Hence, a call for a cultural and/or economic boycott is not unreasonable and certainly not anti-Semitic. After all, the stated goals of the BDS are clearly political, namely an end to the Israeli and settler colonisation of Palestinian lands and the Golan Heights, full equality of Palestinian citizens within Israel, and the right of return of Palestinian refugees.
Perhaps a comparison with other boycotts is helpful. When France did not support the 2003 invasion of Iraq, there was an open call in the US not to buy French products. Not because of some deep inner hatred towards the French, but because of their politics.
Replace France with Israel. Would the call not to buy Israeli products then be considered anti-Semitic?
The boycott of South Africa started in England in 1959 with a call upon British consumers “to withdraw support from apartheid by not buying South African goods”. No one ever denied the South Africans as a people the right to self-determination nor South Africa as a country the right to exist.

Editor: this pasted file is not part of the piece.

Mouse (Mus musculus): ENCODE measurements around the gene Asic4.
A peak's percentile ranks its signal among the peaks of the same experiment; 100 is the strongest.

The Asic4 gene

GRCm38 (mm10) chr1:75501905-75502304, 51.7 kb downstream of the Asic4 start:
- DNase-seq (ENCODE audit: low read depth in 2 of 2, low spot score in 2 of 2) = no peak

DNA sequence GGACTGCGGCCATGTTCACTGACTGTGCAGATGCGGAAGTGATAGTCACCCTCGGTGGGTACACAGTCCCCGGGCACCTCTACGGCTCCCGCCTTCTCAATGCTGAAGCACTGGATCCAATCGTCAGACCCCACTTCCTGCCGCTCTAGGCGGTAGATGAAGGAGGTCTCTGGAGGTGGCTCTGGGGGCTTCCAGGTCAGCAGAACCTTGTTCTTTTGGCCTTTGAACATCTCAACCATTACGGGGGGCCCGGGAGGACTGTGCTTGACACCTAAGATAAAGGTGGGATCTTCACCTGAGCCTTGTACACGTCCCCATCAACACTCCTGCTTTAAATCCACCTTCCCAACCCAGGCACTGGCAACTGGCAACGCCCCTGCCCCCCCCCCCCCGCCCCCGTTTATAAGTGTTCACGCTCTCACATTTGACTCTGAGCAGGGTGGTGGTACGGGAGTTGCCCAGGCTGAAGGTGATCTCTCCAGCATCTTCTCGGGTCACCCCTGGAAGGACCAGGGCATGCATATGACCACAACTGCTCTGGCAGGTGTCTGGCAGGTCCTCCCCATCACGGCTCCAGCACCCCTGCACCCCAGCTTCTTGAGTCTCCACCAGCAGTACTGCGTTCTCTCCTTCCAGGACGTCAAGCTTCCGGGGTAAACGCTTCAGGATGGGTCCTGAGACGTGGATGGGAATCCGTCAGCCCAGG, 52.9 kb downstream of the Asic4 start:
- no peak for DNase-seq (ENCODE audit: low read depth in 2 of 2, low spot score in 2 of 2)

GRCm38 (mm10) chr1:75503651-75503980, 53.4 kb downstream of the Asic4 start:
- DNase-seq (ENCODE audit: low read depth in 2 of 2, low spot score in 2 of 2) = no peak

Coincidentally, “apartheid” is a Dutch word. Not a legacy to be proud of and arguably one reason that the anti-apartheid movement was very active in the Netherlands. May it be a reminder for people on all sides of the Israeli boycott divide that the South African system of racial segregation was eventually abolished in 1991, while the nation continues to exist.
Peter Speetjens is a Dutch journalist who lived in Lebanon for 20 years. He was a correspondent for Trouw and De Standaard, and wrote and co-directed the documentary 2000 Terrorists. He regularly travels to India and has a special interest in how 19th-century writers helped shape today’s conceptions of the Orient.
This article was published on Middle East Eye.